March 13, 2014 7:34 pm
Updated: March 13, 2014 7:57 pm

Photo radar: cash cow or safety initiative?

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EDMONTON – Edmonton police say many motorists aren’t getting the message when it comes to how fast they’re driving on city streets. And it appears as though many of the speeders police are catching are high-flyers.

Thursday afternoon, police set up laser radar on Scona Road, where the speed limit is 50 kilometres an hour.

“And what we’ve seen is excessive speeds,” said Constable Jeff Sliwa with the Edmonton Police Service Traffic Services Enforcement Unit.

“We’ve had two motorists doing over 80 kilometres an hour. Both had to be chased down by police.”

During a 24-hour speed enforcement blitz which began at 7 a.m. Wednesday, police handed out 1,146 speeding tickets to Edmonton motorists. Of those, four were driving in excess of 50 km/h above the posted limit:

  • Motorist at Whitemud Drive / Quesnell Bridge – 165 km/h in 80 km/h zone, over by 85 km/h
  • Motorist at Anthony Henday Drive / 87 Avenue – 118 km/h in 50 km/h zone, over by 68 km/h
  • Motorist at 137 Avenue / 184 Street – 124 km/h in a 60 km/h zone, over by 64 km/h
  • Motorist at Anthony Henday Drive / St. Albert Trail – 151 km/h in 100 km/h zone, over by 51 km/h

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“Day in and day out we’re getting people doing in excess of 20, 30, 40, 50 kilometres an hour over the speed limit,” Sliwa added.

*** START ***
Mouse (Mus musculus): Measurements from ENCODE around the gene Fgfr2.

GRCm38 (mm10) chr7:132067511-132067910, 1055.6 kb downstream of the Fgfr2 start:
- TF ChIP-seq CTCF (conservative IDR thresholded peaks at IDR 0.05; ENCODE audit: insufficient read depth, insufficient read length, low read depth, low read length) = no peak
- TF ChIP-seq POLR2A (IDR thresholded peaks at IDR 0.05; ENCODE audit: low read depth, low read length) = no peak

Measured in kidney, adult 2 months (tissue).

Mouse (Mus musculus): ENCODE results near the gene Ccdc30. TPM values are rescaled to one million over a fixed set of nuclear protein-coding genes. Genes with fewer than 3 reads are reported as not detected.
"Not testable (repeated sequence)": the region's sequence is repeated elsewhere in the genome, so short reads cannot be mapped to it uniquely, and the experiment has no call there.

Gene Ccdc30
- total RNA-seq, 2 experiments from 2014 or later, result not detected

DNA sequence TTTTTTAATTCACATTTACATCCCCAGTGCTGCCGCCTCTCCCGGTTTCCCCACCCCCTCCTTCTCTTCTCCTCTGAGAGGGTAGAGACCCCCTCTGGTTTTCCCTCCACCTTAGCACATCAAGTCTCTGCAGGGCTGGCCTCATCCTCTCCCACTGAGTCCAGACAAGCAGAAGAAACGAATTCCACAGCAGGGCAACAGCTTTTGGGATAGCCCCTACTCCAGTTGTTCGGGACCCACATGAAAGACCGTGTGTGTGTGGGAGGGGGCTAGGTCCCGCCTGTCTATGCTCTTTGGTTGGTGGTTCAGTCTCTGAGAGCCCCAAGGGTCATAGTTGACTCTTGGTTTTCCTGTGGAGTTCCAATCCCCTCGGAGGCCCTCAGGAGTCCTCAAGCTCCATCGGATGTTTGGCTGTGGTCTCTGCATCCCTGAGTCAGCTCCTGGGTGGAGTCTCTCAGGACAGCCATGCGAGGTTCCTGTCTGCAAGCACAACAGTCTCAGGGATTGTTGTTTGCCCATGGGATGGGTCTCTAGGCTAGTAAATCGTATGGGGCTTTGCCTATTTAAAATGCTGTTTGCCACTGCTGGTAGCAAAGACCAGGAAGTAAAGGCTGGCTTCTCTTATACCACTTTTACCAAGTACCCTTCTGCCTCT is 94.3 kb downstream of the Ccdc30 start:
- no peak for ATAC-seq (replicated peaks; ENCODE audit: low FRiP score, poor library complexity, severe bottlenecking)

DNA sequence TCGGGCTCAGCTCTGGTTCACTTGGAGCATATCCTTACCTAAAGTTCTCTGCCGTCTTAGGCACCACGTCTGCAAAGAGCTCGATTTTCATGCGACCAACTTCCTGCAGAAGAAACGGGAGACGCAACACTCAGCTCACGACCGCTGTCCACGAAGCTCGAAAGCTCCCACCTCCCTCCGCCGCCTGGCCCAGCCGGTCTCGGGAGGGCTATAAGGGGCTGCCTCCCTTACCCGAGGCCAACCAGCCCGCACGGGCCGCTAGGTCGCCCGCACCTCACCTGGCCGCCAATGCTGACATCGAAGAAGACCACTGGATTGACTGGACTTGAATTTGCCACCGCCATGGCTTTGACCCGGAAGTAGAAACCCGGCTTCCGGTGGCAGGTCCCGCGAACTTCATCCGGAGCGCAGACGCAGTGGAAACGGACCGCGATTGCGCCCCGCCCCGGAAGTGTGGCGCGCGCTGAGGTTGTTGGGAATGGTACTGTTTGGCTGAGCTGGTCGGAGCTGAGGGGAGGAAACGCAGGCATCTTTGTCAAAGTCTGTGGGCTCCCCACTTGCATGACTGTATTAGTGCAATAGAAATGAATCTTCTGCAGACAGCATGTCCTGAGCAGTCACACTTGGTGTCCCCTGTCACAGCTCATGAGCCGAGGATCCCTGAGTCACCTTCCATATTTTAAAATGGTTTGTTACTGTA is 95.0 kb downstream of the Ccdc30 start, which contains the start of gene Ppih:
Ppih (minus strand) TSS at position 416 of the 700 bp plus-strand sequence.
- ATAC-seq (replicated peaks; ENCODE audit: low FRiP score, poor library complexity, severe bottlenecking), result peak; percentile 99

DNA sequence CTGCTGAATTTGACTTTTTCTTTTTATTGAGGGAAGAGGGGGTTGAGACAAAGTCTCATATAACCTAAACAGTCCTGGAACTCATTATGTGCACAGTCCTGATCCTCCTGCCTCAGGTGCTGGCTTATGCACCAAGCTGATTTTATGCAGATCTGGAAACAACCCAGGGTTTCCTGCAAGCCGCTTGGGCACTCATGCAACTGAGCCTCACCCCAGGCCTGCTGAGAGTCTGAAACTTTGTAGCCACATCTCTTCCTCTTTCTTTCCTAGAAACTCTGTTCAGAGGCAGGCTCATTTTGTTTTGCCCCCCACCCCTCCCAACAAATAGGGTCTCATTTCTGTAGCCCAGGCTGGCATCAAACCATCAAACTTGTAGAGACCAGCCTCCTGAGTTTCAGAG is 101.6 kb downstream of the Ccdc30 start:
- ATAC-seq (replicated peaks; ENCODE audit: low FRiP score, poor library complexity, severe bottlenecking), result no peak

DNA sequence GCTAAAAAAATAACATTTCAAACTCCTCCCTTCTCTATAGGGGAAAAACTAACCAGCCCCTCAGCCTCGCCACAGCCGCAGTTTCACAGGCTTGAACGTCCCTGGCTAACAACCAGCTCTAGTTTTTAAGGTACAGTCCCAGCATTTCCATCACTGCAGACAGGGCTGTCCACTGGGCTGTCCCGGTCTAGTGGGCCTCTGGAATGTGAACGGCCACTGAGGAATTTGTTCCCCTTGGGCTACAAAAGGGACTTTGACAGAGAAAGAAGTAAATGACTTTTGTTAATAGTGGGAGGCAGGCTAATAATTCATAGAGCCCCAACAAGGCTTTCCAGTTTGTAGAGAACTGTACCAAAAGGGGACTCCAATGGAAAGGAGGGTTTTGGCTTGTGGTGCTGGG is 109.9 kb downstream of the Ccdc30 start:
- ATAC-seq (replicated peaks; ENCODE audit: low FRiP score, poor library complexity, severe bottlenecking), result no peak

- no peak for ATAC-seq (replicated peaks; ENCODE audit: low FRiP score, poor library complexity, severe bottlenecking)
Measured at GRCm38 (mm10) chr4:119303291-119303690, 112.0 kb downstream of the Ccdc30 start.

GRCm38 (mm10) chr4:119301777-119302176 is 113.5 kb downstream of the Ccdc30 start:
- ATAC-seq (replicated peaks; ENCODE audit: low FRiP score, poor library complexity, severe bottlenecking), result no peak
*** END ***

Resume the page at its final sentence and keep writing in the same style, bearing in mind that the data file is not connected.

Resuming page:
READ MORE: Edmonton police concerned with recent rise in excessive speeders

The City of Edmonton is also noticing motorists’ need for speed. In 2013, photo enforcement brought in $41.3 million in revenue – $11.2 million more than the city had anticipated.

“Obviously we are able to have that kind of revenue because we are speeding. If there were no speeders that wouldn’t be possible,” said Ward 2 City Councillor Bev Esslinger.

“I think it’s frustrating to many of us if we ever get that envelope in the mail, but at the same time we’re working to make the city safer,” added Esslinger.

The city says money from photo enforcement goes toward traffic safety initiatives, not into general city revenue. And while some motorists see it as a cash cow, many are accepting of the tactic, even those who have received tickets themselves.

“You know you did it,” said Angela MacDonald. “When it came in the mail, I was like ‘oh yeah, okay. I remember that day.'”

“Believe it or not, I have not got a ticket ever,” said Vic Iwaniuk, who added that if he did receive a ticket, he would deserve it.”There’s danger on the streets. And the people in this city, a lot of them speed excessively. And it’s scary.”

And it’s that scary behaviour the city and police say they’re trying to change, through both photo and officer enforcement.

“As far as I know, it’s not going anywhere. It’s one of the ways we can address traffic safety,” said Esslinger.

“We had one today that was on the cell phone, speeding, and no seatbelt; couldn’t produce a driver’s license, couldn’t produce insurance. Drivers like this, we need to change their behaviour,” added Sliwa.

“We’re changing the behaviour – basically when we set up laser sites – one at a time.”

The EPS says the Anthony Henday and Whitemud Drive are particularly bad for excessive speeders.

 

 

 

 

 

 

 

 

 

 

With files from Vinesh Pratap, Global News.

© 2014 Shaw Media

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